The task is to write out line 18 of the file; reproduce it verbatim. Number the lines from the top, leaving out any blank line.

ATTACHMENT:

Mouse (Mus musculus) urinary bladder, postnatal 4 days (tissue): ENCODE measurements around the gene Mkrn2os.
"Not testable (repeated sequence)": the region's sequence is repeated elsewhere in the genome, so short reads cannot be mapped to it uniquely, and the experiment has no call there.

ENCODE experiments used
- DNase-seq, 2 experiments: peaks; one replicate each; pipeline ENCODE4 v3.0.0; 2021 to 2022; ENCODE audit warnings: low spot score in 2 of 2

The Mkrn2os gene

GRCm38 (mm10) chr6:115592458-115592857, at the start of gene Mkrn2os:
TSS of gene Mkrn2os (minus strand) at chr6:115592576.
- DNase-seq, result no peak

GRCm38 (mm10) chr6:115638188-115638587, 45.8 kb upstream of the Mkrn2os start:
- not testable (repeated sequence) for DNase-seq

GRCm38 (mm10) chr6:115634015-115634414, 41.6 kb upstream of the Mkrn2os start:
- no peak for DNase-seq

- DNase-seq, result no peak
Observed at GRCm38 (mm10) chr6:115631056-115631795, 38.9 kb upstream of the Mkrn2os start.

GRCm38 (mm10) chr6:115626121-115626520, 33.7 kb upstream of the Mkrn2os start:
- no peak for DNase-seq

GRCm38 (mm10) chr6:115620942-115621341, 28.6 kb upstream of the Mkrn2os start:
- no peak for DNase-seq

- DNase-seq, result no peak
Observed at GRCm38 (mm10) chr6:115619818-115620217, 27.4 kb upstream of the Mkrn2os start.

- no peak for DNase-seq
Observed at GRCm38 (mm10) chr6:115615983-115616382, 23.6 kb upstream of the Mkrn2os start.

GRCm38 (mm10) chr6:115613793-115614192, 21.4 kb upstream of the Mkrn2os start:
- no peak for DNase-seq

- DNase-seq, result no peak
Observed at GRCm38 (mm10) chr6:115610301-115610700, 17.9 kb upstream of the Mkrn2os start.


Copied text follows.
- no peak for DNase-seq